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  • What is Power Apps? Quick Start Guide

    Andy McDonald - Feb 18, 2022

    More and more people are using no-code technologies to create mobile apps, and there are a growing number of vendors in this area.  In this article, we’ll be focusing on Microsoft’s no-code platform, Power Apps.Power Apps Schematic

    Because it’s a no-code platform it should be easy to create apps, right?! Well, yes, it is easy to use the platform and create simple apps, but the process can be somewhat confusing to first-time users.  We’re therefore going to answer some questions that people starting out are likely to ask, such as

    • How do I get started with Power Apps?
    • Is Power Apps really easy to use?
    • What is Power Apps best suited for?

    What is Power Apps? An Overview

    Power Apps is a Microsoft platform for developing mobile applications for your business.  It makes it easy to connect to data sources, create user interfaces and build business logic to cater to a range of use cases.

    Power Apps is part of the Microsoft Power Platform, which also includes Power BI, Power Automate, and Power Virtual Agents.

    Microsoft Power Platform app logos

    • Power BI –analyze data from different data sources
    • Power Apps –build mobile apps for internal use
    • Power Automate –design automated workflows to replace manual tasks
    • Power Virtual Agents –develop chatbots that can communicate with external customers

    One of the key features with each of these components is that they have a relatively low entry point in terms of technical knowledge, whilst being extensible to cater to advanced scenarios for developers and data specialists.

    So, in the case of Power Apps, it has a simple intuitive interface and some handy shortcuts so that non-technical users can create simple feature-rich applications quite easily. The intention is clearly to remove some of the barriers so that a wide user group can develop and implement business solutions at a quicker pace.  This is obviously appealing in today’s fast-paced business environment.

    What is Power Apps Used for?

    In terms of general scope, Power Apps is intended to be used by organizations to create business-centric mobile apps for internal use.  It is not a general platform for creating apps beyond that.

    The strength of Power Apps is the speed and ease with which apps can be designed, developed, tested, and deployed.  The kind of use cases it’s best for are therefore small focused apps that meet a specific need, rather than larger apps with greater span.  Organizations will typically create a portal or launchpad containing a multitude of Power Apps to meet needs across the business.

    Here are some common use cases where Power Apps are well suited:

    • HR – onboarding, leave requests, travel approvals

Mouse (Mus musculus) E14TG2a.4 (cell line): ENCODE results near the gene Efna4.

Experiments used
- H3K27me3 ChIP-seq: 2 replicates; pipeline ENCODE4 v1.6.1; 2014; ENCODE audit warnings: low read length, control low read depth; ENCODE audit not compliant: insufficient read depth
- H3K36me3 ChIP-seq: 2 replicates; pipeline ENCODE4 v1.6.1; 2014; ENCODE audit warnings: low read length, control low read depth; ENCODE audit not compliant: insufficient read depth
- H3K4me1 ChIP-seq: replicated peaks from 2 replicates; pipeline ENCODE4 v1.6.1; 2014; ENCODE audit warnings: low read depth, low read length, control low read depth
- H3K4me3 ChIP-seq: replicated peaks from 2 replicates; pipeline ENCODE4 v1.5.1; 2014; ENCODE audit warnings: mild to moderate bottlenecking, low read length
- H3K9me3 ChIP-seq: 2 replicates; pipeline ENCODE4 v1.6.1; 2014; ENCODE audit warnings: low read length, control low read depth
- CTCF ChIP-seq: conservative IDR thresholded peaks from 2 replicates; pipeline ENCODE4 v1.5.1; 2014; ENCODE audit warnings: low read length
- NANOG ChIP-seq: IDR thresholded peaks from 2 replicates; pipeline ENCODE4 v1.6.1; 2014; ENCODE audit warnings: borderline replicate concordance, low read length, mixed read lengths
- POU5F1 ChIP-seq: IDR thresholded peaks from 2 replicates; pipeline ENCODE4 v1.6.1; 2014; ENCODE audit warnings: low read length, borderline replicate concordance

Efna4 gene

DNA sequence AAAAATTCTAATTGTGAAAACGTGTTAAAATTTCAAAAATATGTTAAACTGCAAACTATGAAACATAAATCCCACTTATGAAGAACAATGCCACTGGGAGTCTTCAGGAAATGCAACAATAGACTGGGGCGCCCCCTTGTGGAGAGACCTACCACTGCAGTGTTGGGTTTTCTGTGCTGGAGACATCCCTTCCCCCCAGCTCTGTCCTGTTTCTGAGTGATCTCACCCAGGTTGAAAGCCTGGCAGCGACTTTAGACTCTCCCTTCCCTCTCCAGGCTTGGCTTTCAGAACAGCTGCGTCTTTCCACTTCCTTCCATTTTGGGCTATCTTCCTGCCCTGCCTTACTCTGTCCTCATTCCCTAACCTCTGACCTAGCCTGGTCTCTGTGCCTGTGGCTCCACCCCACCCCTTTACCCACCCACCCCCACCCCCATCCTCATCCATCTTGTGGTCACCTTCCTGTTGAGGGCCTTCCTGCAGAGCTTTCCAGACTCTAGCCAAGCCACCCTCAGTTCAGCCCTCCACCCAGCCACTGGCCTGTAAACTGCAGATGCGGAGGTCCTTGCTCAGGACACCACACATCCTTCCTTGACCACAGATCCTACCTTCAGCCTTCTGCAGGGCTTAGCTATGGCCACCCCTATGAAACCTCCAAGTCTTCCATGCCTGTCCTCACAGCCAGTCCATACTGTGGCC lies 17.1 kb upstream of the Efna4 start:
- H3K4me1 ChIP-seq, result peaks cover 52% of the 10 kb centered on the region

• Sales – product catalogs, quote generation, sales dashboards
    • Warehouse – Inventory management, order picking/packing, shipping
    • Training – course booking, knowledge base systems, trainee progress tracking
    • Field Service – asset tracking, inspection checklists/forms, maintenance schedules
    • IT operations– support tickets, asset tracking, project tracking

    You can see from this list that Power Apps are often introduced initially to replace simple paper-based processes, such as leave requests, or approvals of some sort.

    Getting Started with PowerApps: 5 Simple Steps to Build an App

    We’re going to look at a simple example to demonstrate the steps involved in creating an app in Power Apps.

    The aim is to create a product catalog which our salespeople can use when they’re visiting customers.  Here is a screenshot of what we are aiming for:

    Power Apps Sample Final view

    This simple app only has a few features, but it will give you a good idea of how easy it is to get started, and also how customizable Power Apps is.

    The app uses the AdventureWorks sample database as a data source – specifically a simple view which creates a list of products, their categories, prices, and stock levels.  You can get the AdventureWorks database from here.  The code to create the view that the app uses is shown below:

    CREATE VIEW [AdventureWorks2019].[Production].[v_ProductNameModelCategoryInStock] AS
    SELECT A.ProductID,
    A.ProductNumber,
    A.Name  as 'Name',
    D.Name as 'Model',
    C.Name as 'Category',
    B.Name as 'SubCategory',
    A.Color,
    A.StandardCost,
    A.ListPrice,
    SUM(E.Quantity)  as 'Quantity In Stock',
    G.Description
    FROM [AdventureWorks2019].[Production].[Product] A
    JOIN [AdventureWorks2019].[Production].[ProductSubcategory] B on A.ProductSubcategoryID = B.ProductSubcategoryID
    JOIN [AdventureWorks2019].[Production].[ProductCategory] C on B.ProductCategoryID = C.ProductCategoryID
    JOIN [AdventureWorks2019].[Production].[ProductModel] D on A.ProductModelID = D.ProductModelID
    JOIN [AdventureWorks2019].[Production].[ProductInventory] E on A.ProductID = E.ProductID
    JOIN [AdventureWorks2019].[Production].[ProductModelProductDescriptionCulture] F on A.ProductModelID = F.ProductModelID
    JOIN [AdventureWorks2019].[Production].[ProductDescription] G on F.ProductDescriptionID = G.ProductDescriptionID
    Where F.CultureID = 'en'
    group by A.ProductID, A.ProductNumber, A.Name, D.Name, C.Name, B.Name, A.Color, A.StandardCost, A.ListPrice, G.Description